There are examples of female political leaders from non-western cultures who have adapted traditional female dress to create a personal image free of any suggestion that they are in roles defined by masculine conventions. Benazir Bhutto and Aung San Suu Kyi show how a woman in long skirts of beautiful fabrics, with a veil over her head or flowers in her hair, can look strong, elegant and distinctive. Yet western dress conventions for political leaders of both sexes are based on masculine traditions of business attire, in which the suit works to standardise the personal silhouette, creating smooth, subdued outlines for the lower body and with all the visual accent on the collar area, to draw attention upwards to the face. There is a literal aspect to focusing on the “head” in business. Attempts to feminise the look – through diversified approaches to the cut of the jacket, the introduction of bold colour in fabric choices, and the addition of pearls and crusty brooches – only make the anomaly more conspicuous.

‘Dress for Success’

What is called “power dressing” is essentially a phenomenon of the 1980s, belonging to the culture of social conservatism, economic rationalism and corporate ambition associated with that era. Following the publication of John T Molloy’s book Dress for Success in 1975, the image of the career woman gained increasing currency, but it was Margaret Thatcher who really established the look. When she stood outside 10 Downing Street in May 1979, prepared to cross the threshold as the newly elected Prime Minister, Thatcher’s appearance was contrived to go with an artificially softened voice and sentiments to match. Against the black stone of the building and the grey of the London street, the vibrant blue of her suit, complemented by a light print blouse, still carried vestiges of a prettiness belonging to a former era. The short jacket, contoured around the waist, and mid-calf skirt flaring out in sunray pleats recalled Dior’s 1947 “new look,” and the return of a womanly silhouette after the austerities of the war years.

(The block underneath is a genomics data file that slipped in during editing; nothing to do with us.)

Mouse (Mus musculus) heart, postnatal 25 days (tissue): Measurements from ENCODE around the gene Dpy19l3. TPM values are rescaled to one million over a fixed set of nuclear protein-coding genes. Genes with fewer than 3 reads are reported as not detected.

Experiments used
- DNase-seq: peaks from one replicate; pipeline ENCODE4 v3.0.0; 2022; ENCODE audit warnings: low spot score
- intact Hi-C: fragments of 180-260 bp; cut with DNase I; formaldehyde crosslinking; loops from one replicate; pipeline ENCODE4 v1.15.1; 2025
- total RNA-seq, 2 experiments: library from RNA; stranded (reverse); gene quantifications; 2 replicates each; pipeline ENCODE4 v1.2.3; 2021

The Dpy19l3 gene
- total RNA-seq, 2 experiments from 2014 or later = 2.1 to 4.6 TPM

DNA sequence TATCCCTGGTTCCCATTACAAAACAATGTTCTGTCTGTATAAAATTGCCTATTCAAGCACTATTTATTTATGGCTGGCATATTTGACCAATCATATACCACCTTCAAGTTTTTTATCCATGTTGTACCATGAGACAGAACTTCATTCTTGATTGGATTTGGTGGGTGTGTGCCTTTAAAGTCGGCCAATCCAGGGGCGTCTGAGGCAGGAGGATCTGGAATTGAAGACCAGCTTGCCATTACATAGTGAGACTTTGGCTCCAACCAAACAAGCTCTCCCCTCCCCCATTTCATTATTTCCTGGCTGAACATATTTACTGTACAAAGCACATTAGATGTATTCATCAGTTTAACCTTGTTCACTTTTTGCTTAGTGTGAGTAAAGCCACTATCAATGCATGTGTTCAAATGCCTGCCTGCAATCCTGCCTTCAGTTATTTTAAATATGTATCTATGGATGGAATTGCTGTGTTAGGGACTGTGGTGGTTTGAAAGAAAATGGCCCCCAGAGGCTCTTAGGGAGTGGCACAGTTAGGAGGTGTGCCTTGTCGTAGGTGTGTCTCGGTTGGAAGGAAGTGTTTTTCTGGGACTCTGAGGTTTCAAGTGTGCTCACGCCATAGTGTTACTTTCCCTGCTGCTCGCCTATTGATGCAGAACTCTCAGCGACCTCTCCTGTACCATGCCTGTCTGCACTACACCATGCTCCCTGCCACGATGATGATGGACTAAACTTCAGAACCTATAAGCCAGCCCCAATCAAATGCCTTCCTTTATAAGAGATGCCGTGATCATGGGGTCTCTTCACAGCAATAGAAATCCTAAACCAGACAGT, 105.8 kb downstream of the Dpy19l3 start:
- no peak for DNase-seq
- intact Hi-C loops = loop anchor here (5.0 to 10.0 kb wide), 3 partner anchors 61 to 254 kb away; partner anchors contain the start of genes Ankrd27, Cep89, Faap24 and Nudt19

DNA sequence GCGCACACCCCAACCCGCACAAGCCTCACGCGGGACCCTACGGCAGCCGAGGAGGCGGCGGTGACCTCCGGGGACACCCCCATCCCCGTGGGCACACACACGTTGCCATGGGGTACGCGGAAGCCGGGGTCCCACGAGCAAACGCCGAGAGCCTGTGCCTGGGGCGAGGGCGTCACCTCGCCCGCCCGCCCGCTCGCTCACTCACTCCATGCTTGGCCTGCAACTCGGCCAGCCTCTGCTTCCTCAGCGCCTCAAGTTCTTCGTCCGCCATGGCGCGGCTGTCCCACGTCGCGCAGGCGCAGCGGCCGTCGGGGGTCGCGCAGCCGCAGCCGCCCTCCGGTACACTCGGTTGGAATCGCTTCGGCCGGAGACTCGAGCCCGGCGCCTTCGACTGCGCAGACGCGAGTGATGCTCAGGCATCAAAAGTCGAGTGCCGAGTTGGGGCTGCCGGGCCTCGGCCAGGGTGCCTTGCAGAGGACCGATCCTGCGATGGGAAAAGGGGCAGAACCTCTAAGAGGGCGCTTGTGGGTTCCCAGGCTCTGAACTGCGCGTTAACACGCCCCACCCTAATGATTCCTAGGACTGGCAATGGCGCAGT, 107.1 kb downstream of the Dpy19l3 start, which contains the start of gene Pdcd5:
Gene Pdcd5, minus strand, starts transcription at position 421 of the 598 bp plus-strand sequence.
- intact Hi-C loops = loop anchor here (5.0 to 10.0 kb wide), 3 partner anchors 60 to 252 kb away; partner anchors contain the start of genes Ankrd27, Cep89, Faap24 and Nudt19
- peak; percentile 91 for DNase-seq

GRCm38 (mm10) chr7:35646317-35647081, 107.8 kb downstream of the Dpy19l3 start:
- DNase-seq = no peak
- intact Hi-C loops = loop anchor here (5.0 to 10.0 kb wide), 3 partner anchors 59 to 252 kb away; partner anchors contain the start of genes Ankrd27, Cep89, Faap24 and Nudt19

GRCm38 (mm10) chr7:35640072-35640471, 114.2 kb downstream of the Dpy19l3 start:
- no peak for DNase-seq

Margaret Thatcher’s image defined the conservatism of her politics. AAP

As she grew firmer and more assertive in the new role, her suits evolved accordingly. Lapels were accentuated with contrast fabrics, shoulders widened, skirts straightened, blouses were tied off with a flourish in outsized bows at the neck. The blues intensified, becoming more royal, and alternating with black and white or red as chromatic anchors. Her hair was swept higher and wider around the temples so that her head quite literally seemed to expand.

These tendencies coincided with general trends in the fashion world of the 1980s, a decade in which the hippie ideals of the postwar baby boom were abandoned and Generation X focused on the competition for advancement on the corporate ladder. Thatcher set out to be the mould of form but not the glass of fashion; her image served to define the conservatism she expressed in her policies and every outfit she wore was ‘on message’.

Over the ensuing decades, though, the message appears to have got lost somewhere, as leading women from both sides of politics continue to observe a dress code that is caught in a timewarp. Some obvious factors come to bear on the choices they make. Politicians who are at the mercy of constant opinion polling are understandably risk-averse in the business of creating and maintaining a public image, and women in positions of corporate leadership must command the confidence of peers and shareholders. The shifting aesthetics of the fashion world are dangerous ground for those who must project a sense of stalwartness and personal consistency, so a look that is only marginally influenced by style trends is the safest option.

For those who work an exhausting schedule involving international commitments, there is also an aspect of sheer convenience. Hillary Clinton’s adoption of the pantsuit as a personal uniform is a way of opting out of the whole business of personal styling, in order to concentrate on matters of larger importance.

Power and pearls: While fashionable, IMF head Christine Lagarde’s choices centre around the masculine convention of the suit. AAP